Almost five years ago, I and the rest of the country watched the results from the Corp of Engineers faulty New Orleans levee’s and then the equally disastrous response by Bush and his buddies at FEMA as they spilled out across the major news networks. The original story pointed the finger of blame at the then President and the equally inept FEMA director, but over time coverage of events started to change, as stories of looters dominated the news, of first responders being shot at, of the pronouncements by then Chief of Police, Eddie Compass and Mayor Nagin and then finally, months later…repetitive reports of FEMA fraud by citizens.
Now, if the papers in the UK and British Petroleum have their way, stories of fraudulent fisherman will be coming soon to a media outlet near you.
Meet oysterman Pete Vujnovich, in time his name could become very familiar. Mr. Vujnovich related an experience he had a few days ago where two strangers approached with documents, asking him to sign. The documents were intended to prove to BP they worked for him, thus enabling the two men to then submit a claim for reparations from the oil company. The oysterman rightfully told the two men where they could put their documents.
Mr. Vujnovich’s story is becoming more familiar to some because the UK’s Daily Mail and Telegraph newspapers have both quoted him in their argument about the potential rash of fraudulent fisherman who are about to try to rob British Petroleum. Also quoting Mr. Vujnovich is the BBC News. So has the website for Defend New Orleans. So has Democratic Underground. So has the Energy Tribune, WLTX.com, Daylife, the USA Today website…and today you’re hearing his name and story from me.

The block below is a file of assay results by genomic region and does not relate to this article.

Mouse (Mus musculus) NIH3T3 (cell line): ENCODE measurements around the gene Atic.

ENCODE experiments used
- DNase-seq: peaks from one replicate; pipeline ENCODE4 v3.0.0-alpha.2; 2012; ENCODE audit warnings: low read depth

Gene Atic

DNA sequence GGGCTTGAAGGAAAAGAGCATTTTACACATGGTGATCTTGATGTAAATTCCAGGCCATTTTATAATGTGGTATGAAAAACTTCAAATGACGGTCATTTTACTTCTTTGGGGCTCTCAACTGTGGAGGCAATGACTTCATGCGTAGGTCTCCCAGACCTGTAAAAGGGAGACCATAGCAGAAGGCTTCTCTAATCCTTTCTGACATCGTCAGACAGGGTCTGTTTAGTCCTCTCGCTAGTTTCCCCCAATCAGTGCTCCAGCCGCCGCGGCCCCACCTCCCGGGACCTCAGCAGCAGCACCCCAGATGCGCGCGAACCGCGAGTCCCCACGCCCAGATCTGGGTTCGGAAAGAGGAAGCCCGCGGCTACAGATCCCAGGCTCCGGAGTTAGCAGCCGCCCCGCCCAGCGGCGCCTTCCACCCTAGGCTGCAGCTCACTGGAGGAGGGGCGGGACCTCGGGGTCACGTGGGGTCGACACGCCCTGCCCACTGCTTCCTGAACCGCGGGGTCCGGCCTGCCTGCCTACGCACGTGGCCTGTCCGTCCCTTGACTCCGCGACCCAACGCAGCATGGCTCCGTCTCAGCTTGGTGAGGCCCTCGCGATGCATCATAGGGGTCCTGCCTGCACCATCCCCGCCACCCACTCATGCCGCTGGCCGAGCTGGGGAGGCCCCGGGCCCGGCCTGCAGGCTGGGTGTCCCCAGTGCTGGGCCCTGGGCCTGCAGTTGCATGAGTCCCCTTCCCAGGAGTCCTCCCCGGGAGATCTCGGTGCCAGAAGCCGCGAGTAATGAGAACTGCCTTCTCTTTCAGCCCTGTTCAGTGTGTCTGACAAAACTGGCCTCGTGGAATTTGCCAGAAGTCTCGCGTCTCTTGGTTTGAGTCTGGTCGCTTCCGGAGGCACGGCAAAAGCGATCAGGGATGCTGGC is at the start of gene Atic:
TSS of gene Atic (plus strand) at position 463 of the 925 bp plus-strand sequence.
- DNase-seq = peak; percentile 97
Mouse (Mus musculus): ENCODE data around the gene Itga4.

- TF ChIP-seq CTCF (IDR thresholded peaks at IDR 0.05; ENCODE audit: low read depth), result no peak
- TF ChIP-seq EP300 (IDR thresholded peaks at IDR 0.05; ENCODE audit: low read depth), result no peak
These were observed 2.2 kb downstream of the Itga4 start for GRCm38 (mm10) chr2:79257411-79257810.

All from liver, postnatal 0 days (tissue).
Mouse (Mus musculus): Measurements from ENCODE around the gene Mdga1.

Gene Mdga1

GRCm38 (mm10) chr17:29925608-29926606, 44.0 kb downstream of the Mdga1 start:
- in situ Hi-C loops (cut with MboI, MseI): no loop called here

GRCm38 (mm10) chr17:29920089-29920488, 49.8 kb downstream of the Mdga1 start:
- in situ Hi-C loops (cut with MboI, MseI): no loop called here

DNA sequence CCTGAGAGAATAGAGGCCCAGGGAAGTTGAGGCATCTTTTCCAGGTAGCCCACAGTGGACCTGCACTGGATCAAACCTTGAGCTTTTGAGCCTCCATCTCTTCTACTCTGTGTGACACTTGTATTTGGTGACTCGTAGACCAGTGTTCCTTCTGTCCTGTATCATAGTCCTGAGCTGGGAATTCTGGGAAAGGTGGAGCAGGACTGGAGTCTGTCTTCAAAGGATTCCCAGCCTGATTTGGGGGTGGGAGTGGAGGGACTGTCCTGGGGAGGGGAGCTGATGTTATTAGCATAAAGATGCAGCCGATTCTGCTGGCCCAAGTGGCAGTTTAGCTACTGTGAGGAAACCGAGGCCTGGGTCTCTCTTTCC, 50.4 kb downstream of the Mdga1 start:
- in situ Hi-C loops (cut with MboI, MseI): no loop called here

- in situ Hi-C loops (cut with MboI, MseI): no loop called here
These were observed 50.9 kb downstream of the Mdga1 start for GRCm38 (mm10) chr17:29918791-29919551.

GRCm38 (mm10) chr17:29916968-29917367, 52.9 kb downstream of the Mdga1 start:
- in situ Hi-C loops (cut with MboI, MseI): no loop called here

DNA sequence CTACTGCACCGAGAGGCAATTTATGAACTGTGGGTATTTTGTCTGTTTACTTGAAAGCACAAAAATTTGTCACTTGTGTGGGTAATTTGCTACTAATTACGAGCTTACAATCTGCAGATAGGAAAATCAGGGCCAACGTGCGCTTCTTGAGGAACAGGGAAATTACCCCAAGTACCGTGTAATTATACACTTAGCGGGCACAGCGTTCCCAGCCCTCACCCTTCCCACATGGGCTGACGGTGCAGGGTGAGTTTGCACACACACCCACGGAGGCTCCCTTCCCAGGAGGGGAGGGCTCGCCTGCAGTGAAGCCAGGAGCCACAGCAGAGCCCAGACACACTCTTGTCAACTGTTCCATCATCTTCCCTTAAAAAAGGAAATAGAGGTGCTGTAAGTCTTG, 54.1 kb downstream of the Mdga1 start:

Now I’d like you to meet Bernard Cohen: in 1963, he had the following to say about Agenda Setting, “The press may not be successful much of the time in telling people what to think, but it is stunningly successful in telling its readers what to think about.”
The concept of Agenda Setting essentially follows two principles:
1. The press and the media do not reflect reality; they filter and shape it.
2. Media concentration on a few issues and subjects leads the public to perceive those issues as more important than other issues.
In the days of twenty-four news networks, if there is one thing we have learned since Katrina (and much longer) it is that news stories will be found to fill any vacuum. As one story runs out, the media will pick up and follow another, piggybacking each other until the story is exhausted or people have stopped paying attention.
For the past four months or so, the Gulf Coast has definitely benefited from this concept. It’s one of the reasons that Anderson Cooper was pinned down in New Orleans for so long. It’s why the news had been dominated with story after story about the Gulf Coast. And as far as news media was concerned, it was an incredible story. It had the tragedy of fishermen losing everything, careers, cultures and the potential to even lose their families. The wildlife was found dead and dying. Corporations were trying to keep the media out. Everywhere one looked…environmental chaos and destruction. The oil slicks were omnipresent, fed by the drama of a sea floor gusher nobody could figure out how to control; it all had such tremendous urgency…and there were clear, defined bad guys…BP and a slow-moving federal response. The good guys were just as clear…every suffering family and every dying pelican, and the media was all over everything the response teams would let them get close to. Each new story fed another story and all the networks and newspapers were flooding the scene as they did during Katrina, setting the agenda with each new headline, shaping the perceptions of the American people and the world, working independently, yet together to dictate and filter the terms of the story and influence the way people thought about it with much of this coverage benefiting the people of the Gulf Coast. National anger and disgust with British Petroleum reached a crescendo…and then the well-cap was set in place.